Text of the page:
Not long ago, many such commentators also argued that the horrendous actions committed by the Nigerian jihadist group Jama'at Ahl al-Sunna li al-Da'wa wa al-Jihad, better known as Boko Haram (Western Influence is Sinful), had nothing to do with its members' interpretations of Islam.

In all such cases, however, the perpetrators of these violent actions not only proudly insist that their actions are inspired by the Qur'an and the exemplary words and deeds of Muhammad himself (as recorded in the canonical hadith collections), but explicitly cite relevant Qur'anic passages and the reported actions of their prophet to justify those actions. Therefore, to argue that jihadist terrorists are not directly inspired and primarily motivated by their interpretations of Islamic doctrines and by clear precedents from early Islamic history, one must stubbornly ignore what the actual protagonists keep telling the entire world.

But why ignore the claims of the perpetrators and instead rely on Islamist activists, who are often peddling outright disinformation, or on Western commentators, most of whom know little or nothing about Islam or Islamism, for explanations of this behavior? These pundits are prone to minimize the central role played by Islamist ideology and erroneously ascribe the actions of jihadist terrorists to assorted subsidiary causal factors, such as garden-variety political grievances, poverty, lack of democracy, psychopathology, greed, or simple hunger for power.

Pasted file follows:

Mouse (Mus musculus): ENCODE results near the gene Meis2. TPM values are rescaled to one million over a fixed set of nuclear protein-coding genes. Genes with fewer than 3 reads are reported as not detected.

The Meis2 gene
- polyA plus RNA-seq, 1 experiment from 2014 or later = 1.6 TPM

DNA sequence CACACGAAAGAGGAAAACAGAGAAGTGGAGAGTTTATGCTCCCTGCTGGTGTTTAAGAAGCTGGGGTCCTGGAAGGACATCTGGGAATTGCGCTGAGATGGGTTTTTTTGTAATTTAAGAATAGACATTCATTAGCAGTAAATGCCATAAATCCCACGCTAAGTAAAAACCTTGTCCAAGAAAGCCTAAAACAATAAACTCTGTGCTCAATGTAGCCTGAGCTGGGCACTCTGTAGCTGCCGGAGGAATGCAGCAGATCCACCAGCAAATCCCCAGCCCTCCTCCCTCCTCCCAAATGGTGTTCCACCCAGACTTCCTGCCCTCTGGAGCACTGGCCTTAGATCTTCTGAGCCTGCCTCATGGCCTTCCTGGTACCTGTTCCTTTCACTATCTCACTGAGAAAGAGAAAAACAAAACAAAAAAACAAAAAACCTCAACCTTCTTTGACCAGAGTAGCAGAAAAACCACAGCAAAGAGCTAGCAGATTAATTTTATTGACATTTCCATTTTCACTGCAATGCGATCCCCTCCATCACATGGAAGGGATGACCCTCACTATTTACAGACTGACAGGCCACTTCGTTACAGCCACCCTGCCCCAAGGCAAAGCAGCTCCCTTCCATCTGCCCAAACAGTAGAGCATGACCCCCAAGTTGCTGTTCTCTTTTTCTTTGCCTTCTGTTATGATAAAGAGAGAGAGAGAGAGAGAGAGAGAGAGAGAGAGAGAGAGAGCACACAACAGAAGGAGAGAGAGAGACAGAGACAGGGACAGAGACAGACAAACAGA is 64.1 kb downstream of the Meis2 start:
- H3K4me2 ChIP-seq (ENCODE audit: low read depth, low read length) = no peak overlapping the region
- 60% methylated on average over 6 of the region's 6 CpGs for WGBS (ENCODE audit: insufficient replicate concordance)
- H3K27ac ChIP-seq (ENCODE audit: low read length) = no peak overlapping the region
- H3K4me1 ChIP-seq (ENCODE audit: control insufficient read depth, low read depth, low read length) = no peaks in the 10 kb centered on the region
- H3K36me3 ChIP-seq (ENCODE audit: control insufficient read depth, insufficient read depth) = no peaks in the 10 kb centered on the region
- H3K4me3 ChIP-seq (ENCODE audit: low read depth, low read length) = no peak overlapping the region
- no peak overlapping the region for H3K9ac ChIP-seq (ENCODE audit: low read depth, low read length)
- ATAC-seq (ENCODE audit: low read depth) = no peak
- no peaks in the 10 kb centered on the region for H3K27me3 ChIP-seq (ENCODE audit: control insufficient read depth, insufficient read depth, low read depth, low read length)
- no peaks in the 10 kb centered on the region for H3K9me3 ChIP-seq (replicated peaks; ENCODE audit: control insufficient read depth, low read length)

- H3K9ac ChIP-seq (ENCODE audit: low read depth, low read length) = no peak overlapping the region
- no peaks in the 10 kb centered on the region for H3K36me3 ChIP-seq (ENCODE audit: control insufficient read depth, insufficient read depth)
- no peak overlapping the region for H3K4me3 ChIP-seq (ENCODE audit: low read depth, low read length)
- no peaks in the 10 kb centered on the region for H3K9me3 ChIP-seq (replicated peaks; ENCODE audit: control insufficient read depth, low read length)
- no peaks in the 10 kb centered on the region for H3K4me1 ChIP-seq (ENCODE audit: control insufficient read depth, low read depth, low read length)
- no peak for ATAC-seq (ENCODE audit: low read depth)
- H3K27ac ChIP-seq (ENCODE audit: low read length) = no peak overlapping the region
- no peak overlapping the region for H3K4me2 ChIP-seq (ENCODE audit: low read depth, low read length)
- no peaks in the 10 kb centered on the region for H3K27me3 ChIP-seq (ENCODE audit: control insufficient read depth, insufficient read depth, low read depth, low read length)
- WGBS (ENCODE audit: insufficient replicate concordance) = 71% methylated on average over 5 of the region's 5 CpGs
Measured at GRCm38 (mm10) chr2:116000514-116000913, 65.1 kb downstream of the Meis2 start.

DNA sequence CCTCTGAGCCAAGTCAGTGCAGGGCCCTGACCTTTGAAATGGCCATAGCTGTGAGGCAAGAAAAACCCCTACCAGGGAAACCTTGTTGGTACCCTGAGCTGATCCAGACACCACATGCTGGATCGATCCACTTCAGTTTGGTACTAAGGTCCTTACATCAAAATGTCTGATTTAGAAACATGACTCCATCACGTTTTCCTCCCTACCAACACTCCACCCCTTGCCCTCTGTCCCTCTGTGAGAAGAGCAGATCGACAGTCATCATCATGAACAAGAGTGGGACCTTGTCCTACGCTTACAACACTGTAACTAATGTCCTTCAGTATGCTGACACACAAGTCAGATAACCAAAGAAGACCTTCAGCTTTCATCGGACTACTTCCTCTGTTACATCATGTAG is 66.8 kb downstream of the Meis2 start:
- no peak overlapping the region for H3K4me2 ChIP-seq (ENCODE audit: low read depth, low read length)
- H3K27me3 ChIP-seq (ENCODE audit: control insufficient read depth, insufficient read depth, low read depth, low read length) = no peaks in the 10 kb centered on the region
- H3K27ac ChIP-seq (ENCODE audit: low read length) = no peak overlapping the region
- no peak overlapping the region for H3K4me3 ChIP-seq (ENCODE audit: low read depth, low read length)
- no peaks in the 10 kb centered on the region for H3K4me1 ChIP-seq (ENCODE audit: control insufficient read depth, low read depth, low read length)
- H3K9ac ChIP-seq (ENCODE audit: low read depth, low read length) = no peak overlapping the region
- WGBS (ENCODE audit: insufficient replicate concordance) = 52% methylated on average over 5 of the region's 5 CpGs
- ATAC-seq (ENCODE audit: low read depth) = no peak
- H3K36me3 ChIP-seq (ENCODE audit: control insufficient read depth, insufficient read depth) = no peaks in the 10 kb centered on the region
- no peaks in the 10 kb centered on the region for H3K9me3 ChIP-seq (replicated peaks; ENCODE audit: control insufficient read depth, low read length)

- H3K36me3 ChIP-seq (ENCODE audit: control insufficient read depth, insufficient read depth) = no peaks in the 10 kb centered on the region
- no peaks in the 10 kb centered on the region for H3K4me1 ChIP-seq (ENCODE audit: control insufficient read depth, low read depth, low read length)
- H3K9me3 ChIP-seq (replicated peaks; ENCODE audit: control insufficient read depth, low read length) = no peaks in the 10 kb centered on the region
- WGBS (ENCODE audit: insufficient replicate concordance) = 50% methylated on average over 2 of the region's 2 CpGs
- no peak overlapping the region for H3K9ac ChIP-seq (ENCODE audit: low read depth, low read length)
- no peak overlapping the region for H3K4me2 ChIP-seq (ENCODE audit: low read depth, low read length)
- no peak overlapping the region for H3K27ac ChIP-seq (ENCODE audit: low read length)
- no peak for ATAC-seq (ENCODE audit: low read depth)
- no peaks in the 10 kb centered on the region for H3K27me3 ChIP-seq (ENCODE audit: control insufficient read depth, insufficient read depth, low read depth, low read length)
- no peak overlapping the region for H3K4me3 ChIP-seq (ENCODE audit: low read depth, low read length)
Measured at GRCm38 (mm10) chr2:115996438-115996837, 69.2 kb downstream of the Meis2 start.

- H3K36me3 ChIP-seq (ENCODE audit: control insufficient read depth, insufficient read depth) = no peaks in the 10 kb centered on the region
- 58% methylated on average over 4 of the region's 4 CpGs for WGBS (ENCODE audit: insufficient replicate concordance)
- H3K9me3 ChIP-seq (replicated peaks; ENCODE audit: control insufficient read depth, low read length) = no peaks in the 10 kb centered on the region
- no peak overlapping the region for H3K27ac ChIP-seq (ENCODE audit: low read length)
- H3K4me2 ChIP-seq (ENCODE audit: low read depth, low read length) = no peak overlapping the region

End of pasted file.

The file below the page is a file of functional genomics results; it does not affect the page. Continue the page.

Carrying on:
Needless to say, most of the commentators who keep insisting, against all evidence to the contrary, that the actions of jihadist terrorists cannot be attributed to their interpretations of Islam do not also argue that the violent actions of other types of extremists cannot be attributed to their ideological beliefs. On the contrary, whenever other types of terrorists carry out gruesome attacks, many of those same commentators are quick to ascribe their actions primarily to their proclaimed theological and ideological beliefs – and justifiably so.

One can easily illustrate this glaring contrast with respect to the analytical treatment of Islamist terrorism by asking a simple question: when was the last time that any more or less respected commentator made the case that Nazi ideology had nothing to do with inspiring particular acts of terrorism committed by self-identified neo-Nazis, or that notions of white supremacy had nothing to do with anti-minority violence committed by members of the Ku Klux Klan? Thus it is virtually only in cases of acts of terrorism committed by jihadists that one encounters so much unwillingness to face reality and so much frantic desperation to absolve Islam itself – or even Islamist interpretations of Islam – from shouldering any responsibility for inspiring acts committed in its name.